It comes to me this morning as I watch the pale clouded sky begin to brighten with a new day’s light that any anger I might feel is not a problem. My anger is a good sign, a sign that I have not given up the good fight against wrongful actions done by others that hurt me. Along with my anger about what hurt me comes my anger at a society that truthfully does not place a high value on infants and children and people and other living beings. We live in a sick materialistic mostly non-spiritual culture that is NOT healthy enough to care about what is truly important.
What I choose to do with and about my anger matters to me. Recognizing that I am angry is my first step. I was thinking about a rose thorn embedded in my right pointer finger. I have been ignoring it since efforts to remove it have thus far failed. This spot on my finger has turned into what I know could be called an ‘angry wound’. (As small and inconsequential as this injury is, it at least allowed me to recognize a bigger picture.)
Survivors of human-caused abusive traumas are often left with angry wounds. In the case of infant-child abuse, society contributes to the abuse by not caring enough to notice when it happens, not caring enough to adequately intervene, and by not caring enough as a society to provide the MEDICINE that is needed to help heal the angry wounds carried by survivors.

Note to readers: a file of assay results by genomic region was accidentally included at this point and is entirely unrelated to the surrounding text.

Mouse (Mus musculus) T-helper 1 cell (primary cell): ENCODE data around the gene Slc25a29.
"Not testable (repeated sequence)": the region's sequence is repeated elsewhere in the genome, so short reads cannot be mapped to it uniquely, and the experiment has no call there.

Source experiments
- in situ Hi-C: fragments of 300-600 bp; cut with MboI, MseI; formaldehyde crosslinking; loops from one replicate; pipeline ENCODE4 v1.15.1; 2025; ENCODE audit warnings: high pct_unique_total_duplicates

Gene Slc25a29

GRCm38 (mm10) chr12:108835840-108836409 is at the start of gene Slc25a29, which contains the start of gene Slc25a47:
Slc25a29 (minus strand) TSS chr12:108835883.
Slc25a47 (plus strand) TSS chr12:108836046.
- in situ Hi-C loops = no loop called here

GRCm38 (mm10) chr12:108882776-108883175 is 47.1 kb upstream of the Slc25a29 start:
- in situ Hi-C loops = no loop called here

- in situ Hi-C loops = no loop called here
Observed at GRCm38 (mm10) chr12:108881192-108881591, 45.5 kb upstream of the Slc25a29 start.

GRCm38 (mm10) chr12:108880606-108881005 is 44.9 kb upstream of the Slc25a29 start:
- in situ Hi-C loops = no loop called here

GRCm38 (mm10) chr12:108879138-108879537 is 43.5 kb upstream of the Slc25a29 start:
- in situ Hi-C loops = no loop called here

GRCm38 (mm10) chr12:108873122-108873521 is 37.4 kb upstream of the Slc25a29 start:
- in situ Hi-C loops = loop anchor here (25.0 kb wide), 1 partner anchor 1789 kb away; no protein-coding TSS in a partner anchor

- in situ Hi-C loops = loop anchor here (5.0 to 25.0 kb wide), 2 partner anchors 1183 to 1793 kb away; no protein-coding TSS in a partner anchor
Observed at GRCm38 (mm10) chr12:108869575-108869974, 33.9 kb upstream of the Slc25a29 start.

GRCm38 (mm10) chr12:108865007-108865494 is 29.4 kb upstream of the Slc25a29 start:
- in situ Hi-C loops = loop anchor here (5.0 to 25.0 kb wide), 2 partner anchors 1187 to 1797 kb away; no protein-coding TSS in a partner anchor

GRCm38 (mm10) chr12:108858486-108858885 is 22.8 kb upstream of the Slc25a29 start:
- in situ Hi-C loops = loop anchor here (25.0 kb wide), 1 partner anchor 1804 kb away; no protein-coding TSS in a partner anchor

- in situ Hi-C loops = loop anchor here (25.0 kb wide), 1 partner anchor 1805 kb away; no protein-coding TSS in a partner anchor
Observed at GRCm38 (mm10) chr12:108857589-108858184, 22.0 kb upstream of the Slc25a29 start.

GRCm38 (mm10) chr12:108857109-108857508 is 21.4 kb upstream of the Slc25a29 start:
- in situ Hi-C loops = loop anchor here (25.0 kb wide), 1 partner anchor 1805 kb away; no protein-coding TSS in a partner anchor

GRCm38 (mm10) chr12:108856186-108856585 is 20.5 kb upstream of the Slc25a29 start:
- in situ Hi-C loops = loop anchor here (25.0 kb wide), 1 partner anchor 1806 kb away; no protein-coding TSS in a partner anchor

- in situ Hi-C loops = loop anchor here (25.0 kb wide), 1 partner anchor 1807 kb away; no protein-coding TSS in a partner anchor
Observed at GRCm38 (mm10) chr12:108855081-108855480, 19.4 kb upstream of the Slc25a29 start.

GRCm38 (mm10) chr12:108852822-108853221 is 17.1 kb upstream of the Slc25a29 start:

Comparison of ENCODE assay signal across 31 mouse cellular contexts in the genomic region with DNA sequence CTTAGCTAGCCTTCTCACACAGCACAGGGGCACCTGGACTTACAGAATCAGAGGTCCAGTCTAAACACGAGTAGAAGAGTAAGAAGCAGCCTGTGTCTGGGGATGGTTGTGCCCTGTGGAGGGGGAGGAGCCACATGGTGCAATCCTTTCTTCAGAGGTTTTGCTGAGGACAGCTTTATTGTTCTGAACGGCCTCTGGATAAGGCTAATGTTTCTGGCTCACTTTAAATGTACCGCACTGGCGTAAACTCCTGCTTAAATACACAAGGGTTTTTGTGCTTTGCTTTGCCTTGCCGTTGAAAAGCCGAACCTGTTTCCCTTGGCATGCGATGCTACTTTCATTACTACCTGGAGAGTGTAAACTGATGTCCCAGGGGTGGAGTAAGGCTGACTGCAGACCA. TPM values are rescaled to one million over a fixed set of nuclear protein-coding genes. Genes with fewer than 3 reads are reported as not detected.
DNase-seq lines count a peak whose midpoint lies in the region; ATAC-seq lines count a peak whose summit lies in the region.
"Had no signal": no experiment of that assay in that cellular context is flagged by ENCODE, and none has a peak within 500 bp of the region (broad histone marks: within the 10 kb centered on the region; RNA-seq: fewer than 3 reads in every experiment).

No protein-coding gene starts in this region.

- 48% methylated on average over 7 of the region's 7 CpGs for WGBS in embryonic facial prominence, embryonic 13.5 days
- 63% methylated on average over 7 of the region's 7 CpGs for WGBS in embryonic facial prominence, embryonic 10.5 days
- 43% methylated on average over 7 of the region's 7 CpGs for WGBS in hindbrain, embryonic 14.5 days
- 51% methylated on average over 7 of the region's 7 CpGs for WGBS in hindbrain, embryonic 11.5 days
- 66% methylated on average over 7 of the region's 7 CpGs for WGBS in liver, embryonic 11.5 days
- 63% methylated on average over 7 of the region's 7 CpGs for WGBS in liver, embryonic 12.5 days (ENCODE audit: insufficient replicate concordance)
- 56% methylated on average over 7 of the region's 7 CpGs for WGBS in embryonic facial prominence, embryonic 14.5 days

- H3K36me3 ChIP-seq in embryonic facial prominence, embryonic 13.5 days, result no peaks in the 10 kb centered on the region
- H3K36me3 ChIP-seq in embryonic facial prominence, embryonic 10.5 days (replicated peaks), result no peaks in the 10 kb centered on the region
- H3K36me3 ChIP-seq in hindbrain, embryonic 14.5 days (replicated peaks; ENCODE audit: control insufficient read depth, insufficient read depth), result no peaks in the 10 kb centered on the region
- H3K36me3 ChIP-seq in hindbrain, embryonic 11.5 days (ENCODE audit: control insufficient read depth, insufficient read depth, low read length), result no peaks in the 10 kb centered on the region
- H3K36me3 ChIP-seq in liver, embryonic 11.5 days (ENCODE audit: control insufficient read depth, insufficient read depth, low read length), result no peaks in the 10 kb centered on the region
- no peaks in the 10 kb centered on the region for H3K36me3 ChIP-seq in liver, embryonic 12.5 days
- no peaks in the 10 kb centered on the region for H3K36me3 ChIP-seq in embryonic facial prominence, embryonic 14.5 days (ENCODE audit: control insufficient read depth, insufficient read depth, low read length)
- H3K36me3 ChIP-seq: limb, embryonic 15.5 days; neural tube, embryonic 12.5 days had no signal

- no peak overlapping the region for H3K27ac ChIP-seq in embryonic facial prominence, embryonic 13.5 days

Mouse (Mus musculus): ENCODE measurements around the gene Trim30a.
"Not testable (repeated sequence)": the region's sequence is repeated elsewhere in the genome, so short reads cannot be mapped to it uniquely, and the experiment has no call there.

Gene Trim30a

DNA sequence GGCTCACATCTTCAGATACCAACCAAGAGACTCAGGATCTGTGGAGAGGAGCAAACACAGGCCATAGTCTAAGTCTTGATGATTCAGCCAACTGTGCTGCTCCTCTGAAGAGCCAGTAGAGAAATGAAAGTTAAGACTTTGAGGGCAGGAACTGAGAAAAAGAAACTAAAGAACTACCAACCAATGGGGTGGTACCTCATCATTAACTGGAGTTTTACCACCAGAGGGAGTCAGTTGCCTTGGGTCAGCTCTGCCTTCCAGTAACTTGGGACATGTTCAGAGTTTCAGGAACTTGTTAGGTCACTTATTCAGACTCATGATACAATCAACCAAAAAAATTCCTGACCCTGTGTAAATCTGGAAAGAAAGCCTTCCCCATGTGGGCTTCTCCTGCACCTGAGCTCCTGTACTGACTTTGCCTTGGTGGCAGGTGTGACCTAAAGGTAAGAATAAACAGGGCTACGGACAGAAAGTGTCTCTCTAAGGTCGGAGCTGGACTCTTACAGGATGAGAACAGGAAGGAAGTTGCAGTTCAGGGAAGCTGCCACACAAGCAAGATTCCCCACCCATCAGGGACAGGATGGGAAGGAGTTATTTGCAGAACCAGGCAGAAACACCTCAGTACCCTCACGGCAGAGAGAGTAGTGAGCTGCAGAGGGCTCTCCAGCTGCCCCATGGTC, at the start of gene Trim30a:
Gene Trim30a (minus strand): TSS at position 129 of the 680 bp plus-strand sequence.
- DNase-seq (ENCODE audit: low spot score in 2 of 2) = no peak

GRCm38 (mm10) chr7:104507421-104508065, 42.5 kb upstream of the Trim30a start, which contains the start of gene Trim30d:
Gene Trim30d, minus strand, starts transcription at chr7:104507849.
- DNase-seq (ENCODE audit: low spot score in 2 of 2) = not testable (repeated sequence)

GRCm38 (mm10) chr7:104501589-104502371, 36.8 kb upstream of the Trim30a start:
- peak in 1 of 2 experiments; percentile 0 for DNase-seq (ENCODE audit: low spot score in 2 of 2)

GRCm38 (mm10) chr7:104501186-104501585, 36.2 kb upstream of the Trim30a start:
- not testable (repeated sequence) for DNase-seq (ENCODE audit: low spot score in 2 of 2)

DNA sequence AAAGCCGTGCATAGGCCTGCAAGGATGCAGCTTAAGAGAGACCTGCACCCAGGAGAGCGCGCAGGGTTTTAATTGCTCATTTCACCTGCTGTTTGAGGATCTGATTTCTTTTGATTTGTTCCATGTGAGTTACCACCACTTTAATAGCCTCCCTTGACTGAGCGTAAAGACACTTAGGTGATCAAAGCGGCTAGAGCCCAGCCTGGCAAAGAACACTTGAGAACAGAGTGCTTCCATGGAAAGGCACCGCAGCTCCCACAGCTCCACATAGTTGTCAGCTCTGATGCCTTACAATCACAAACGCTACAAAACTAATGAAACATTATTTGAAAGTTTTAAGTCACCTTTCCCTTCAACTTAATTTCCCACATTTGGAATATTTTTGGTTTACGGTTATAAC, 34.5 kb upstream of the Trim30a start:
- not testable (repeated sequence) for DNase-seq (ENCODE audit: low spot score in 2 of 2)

I turned to my first aid kit this morning for a home remedy salve made for me by a New Mexican sheep rancher’s wife 15 years ago. The salve is on my finger now, held in place by a simple item known as a band aid. It isn’t the band aid that is going to draw the infection out of my injury. It is this stinky medicine that will both draw the infection and the thorn itself to the surface so that my finger can heal.
I am reminded that I live now in the same uncaring society that allowed those 18 years of severe abuse to happen to me in the first place. This sick society has not changed. This is the same society that contributed its share to the injuries from the abuse I suffered in the first place. It is the same sick society that does not provide for trauma abuse survivors the kind of care toward healing that would be required to heal these deep angry wounds. I – and most other survivors — are left as alone in trying to heal our deep wounds as we were left alone to survive them in the first place.
I work to turn my anger at injustice into understanding based on truth and fact. I work to ground my reality in the bigger picture of an evolving humanity that is still a long way from its maturity. I will bide my time in this lifetime, but I will not live long enough to see the dawning of a truly healthy, spiritual united humanity that understands under God that we are to love and care for one another and for all life as if well-being for all is what truly matters.
In the bigger picture none of us actually live in our body on this earth for very long, and when our soul’s connection with this material world is severed and when our soul then travels to the infinite other worlds of Creation, all will be held accountable to God. I am no more an exception to this fact that my abusive mother was. Through her sickness Mother contributed a great deal of harm. I am grateful that I do not have her sickness. I can choose to contribute something good. And if part of that goodness involves anger against actions that are evil and hurt innocents, so be it.